Following a tumultuous year of pandemic fatigue, election anxiety, and civil unrest, companies are (finally) taking the time to research and better understand the discrepancies between people of color (POC) and white employees in the workplace. Several months after the Black Lives Matter protests took place across the world, the Council of Fashion Designers in America, Inc. (CFDA) in partnership with PVH Corp. have released a lengthy and informative report titled “The State of Diversity, Equity and, Inclusion in Fashion Study and Report.”
Released on Feb. 1 and researched by McKinsey & Company’s survey of 1,000 working professionals, the report outlines every aspect of racial inequality in the fashion industry based on personal experiences. The research is the next step forward to ensure a diverse and equal workplace, where all people feel represented.
The key findings draw from three focus groups (made up of emerging designers and students), as well as industry professionals from across 41 companies and 20 stakeholder interviews. Six key areas of opportunity were identified in the study: awareness, access, promotion, advocacy, compensation, and belonging; each of these with a thorough investigative report, data insights, and future crisis management plans.
Some noteworthy highlights from the study:
• Almost 60% of respondents say that their companies have undertaken internal or external DEI (diversity, equity, and inclusion) actions, with four in five believing that the response is authentic.
• A majority of respondents (78%) believe that their companies value the differences that people bring to the workplace.
• 50% of employees of color report that a career in the fashion industry is not equally accessible to all qualified candidates, and almost one in four question the meritocracy of opportunities.
• Black employees report greater inaccessibility to the fashion industry (68%) vs. white employees (37%).
• LGBTQ+ employees report greater inaccessibility to the fashion industry (51% disagree) vs. heterosexual employees (41%).
• Black employees report feeling less prepared for their first job search (38% report that they were “not at all equipped”) vs. white employees (19%).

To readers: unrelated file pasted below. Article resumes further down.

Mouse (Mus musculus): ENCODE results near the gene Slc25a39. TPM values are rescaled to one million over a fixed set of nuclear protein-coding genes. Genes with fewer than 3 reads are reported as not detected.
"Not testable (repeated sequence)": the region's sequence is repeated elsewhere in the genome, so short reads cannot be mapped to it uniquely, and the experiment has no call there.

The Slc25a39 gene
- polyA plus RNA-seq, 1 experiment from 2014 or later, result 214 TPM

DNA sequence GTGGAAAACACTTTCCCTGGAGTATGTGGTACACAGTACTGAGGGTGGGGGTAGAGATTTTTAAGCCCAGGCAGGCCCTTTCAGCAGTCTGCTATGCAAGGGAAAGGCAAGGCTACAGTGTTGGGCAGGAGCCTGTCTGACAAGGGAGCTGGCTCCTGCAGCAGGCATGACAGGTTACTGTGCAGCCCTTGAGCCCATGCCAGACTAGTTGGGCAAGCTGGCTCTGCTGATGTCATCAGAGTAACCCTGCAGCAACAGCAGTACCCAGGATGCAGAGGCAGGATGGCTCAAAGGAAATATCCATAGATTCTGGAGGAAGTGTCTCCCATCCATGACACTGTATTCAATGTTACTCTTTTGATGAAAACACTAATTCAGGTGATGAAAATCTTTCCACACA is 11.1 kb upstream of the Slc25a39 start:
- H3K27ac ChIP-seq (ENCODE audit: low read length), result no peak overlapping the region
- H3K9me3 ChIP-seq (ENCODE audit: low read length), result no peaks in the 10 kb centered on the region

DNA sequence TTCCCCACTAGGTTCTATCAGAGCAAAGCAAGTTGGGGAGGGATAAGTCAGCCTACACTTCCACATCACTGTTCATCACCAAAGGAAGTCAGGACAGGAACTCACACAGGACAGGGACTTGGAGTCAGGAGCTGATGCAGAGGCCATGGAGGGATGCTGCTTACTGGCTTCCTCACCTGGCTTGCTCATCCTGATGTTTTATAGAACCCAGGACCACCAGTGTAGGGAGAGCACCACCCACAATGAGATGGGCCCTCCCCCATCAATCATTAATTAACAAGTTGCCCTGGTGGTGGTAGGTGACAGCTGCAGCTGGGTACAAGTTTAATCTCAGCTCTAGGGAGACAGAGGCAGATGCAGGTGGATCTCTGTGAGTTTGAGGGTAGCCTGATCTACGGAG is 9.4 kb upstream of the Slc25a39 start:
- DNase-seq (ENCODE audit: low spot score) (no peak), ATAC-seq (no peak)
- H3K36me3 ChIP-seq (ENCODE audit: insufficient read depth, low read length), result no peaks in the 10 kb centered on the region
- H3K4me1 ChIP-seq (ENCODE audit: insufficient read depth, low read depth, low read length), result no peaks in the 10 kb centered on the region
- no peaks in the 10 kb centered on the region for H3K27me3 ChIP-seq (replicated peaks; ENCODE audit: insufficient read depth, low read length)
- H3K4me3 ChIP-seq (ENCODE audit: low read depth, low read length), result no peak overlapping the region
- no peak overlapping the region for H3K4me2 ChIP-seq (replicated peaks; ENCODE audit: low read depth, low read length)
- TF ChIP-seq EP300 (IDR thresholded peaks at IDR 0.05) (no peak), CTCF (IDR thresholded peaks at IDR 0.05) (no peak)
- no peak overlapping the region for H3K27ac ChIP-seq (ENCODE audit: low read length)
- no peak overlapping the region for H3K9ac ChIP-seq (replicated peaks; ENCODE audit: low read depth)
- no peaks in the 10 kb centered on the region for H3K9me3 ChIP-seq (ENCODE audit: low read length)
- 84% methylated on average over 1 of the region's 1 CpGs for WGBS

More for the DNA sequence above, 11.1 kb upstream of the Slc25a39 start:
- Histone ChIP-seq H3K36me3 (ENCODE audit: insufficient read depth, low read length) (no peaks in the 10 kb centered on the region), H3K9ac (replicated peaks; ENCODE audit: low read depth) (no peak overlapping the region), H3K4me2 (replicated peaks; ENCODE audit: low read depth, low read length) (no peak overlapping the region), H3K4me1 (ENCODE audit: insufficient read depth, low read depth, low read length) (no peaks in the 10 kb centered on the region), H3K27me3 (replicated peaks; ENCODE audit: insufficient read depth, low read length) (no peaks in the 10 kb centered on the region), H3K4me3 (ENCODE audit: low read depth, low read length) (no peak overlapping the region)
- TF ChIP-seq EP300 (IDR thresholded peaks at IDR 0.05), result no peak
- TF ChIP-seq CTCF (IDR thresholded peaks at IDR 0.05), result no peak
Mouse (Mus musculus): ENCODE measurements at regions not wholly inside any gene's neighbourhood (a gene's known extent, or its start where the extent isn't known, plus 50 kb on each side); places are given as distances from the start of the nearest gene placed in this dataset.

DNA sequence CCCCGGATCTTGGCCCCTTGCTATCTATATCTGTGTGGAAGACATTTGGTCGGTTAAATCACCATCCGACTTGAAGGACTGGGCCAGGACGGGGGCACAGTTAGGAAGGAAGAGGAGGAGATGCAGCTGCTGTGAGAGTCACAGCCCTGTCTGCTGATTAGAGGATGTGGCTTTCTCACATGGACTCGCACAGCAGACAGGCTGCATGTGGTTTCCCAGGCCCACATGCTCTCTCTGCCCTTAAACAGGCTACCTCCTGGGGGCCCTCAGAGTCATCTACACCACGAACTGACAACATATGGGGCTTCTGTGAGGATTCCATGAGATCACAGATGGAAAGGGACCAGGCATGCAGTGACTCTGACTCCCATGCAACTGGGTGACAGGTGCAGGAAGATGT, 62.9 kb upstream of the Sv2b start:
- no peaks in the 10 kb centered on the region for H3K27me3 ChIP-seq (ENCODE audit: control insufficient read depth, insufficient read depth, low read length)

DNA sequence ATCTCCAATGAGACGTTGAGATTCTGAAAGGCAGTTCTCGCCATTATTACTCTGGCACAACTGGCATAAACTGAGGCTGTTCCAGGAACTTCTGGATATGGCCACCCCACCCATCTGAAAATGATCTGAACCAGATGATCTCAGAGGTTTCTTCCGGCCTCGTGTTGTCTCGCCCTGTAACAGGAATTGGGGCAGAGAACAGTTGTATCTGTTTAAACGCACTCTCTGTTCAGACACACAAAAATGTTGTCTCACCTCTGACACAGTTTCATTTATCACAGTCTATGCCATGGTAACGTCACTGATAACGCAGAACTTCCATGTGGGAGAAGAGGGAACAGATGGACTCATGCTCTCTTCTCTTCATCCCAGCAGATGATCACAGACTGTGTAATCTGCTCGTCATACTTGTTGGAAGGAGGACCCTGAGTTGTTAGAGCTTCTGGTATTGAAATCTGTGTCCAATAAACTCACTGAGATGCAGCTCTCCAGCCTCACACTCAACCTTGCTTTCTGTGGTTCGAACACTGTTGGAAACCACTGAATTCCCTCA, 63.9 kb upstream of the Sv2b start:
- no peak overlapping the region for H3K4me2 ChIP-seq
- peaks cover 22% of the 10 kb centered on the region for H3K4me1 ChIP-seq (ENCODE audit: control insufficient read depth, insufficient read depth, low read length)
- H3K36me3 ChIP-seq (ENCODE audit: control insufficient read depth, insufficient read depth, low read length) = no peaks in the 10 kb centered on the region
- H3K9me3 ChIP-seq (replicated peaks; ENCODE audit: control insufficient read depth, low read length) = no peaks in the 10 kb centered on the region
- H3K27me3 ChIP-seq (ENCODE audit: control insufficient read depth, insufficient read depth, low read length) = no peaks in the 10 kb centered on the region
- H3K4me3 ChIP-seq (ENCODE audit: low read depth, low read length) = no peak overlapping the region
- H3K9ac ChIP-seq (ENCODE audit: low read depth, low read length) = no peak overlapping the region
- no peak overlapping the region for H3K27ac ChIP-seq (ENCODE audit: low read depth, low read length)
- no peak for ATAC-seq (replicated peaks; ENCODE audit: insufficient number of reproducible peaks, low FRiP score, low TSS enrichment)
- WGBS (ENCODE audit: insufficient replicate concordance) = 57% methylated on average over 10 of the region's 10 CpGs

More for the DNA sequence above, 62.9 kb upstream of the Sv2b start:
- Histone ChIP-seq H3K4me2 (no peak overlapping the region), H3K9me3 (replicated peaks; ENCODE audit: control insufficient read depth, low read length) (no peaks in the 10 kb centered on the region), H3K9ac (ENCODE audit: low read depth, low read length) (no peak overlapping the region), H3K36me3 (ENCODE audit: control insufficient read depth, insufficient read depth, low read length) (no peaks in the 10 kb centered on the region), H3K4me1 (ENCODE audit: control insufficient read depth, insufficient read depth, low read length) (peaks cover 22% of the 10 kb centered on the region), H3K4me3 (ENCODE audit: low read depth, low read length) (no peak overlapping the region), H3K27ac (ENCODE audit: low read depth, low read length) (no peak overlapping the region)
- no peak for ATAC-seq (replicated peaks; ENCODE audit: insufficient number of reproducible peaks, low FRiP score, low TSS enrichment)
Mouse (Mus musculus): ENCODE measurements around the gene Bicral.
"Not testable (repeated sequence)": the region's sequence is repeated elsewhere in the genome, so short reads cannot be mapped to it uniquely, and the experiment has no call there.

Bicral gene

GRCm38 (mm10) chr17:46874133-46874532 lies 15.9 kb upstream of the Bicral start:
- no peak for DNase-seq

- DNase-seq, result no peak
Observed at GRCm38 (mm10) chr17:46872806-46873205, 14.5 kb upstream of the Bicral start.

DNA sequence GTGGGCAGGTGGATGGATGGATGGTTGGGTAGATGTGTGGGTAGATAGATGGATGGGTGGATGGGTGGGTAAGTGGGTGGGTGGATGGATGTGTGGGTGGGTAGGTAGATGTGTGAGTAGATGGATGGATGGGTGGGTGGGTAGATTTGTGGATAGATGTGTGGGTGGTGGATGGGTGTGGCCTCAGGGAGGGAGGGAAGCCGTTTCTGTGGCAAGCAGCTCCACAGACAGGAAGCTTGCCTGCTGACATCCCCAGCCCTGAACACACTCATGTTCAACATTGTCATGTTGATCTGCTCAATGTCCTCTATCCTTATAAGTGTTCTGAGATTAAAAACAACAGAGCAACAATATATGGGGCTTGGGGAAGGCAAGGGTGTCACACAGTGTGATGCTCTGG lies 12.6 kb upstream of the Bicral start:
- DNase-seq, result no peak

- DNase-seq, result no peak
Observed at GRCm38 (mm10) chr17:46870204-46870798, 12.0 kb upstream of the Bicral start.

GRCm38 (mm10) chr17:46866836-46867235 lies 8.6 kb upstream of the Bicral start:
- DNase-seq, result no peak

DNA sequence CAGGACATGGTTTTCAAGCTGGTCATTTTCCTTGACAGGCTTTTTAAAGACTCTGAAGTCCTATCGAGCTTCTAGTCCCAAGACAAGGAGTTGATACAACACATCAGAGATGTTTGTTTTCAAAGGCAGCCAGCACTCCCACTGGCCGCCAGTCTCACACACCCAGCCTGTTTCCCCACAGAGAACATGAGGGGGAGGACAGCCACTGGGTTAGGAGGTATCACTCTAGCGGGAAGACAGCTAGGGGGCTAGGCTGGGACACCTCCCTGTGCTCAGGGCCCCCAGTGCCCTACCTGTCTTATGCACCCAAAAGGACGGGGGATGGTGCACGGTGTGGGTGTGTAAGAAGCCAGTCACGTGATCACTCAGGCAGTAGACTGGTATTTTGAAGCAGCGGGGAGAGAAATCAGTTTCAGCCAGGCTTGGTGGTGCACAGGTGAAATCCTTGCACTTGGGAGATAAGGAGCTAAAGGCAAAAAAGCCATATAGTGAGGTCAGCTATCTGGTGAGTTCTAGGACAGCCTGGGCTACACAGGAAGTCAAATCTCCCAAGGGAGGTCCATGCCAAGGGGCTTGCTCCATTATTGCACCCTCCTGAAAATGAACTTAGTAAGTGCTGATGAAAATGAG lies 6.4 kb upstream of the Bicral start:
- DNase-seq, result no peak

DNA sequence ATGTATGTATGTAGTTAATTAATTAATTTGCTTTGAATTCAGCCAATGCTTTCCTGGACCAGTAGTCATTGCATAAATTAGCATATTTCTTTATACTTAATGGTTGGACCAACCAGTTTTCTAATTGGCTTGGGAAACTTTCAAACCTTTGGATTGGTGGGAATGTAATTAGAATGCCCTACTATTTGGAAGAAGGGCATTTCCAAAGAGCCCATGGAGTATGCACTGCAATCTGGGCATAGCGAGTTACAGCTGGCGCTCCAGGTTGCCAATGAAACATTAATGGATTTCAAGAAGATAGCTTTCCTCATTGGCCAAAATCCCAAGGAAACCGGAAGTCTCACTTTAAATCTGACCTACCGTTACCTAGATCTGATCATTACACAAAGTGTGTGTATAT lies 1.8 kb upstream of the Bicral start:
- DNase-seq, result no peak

• 1% of white employees and 26% of POC employees felt their race or ethnicity had a negative impact on receiving raises or promotions. This primarily affected Black employees, who counted for 40%, and Asian employees, who counted for 27% of the statistic.
A common theme throughout the research that deterred entry-level employees from joining the fashion industry was low compensation. In this instance, 37% of Black employees are reported to supplement their income, while only 26% of white employees need supplementation.
“I felt like I had to choose between doing what I wanted and doing something practical that pays so that I can live and eat,” a Black student said in the report. “I can’t move from [other city] to New York City on $15 an hour.”
In more eye-opening statistics, 68% of Black employees reported greater inaccessibility to the fashion industry versus the 37% of white employees. This is more evident in POC and low-income communities, where there is a lack of fashion industry representation and information. Attending a fashion school is a common route to land someone a role in the fashion industry but in the undergraduate class of 2020, less than 10% of graduating students were black. While financial aid does provide some relief, the report notes that it covers on average less than a quarter of the total cost of attendance.
Regarding belonging in the industry, two in three Black employees report often being the only person of their race or ethnicity in the room. These people feel more under pressure to perform, with only 10% feeling included in day-to-day activities.
As a result of the many sobering statistics discovered by McKinsey & Company, they have outlined ways in which companies can promote diversity, allow POC to feel comfortable in their roles, and above all, spread awareness so that the future in fashion companies is illuminating for all employees. These initiatives include marketing fashion schools in underrepresented communities, incorporating diversity, equity, and inclusion programs in the curriculums, and creating safe spaces for people to discuss their shared experiences.
Casandra Diggs, President of the CFDA, takes into account the struggle for opportunities POC talent faces.
“We need to collectively address and change this,” Diggs said in CFDA’s statement. “Our work with PVH will hasten the process and is key to CFDA’s overall [diversity, equity, and inclusion] work around our IMPACT initiative, launching later this month to identify, connect, support, and nurture Black and Brown creatives and professionals in fashion.”
While there is still a long way to go before there is a full representation of POC in the fashion industry, the research released by CFDA and PVH is reassuring that there is a light at the end of the tunnel as long as we continue to educate ourselves and be mindful of each person’s individual experience.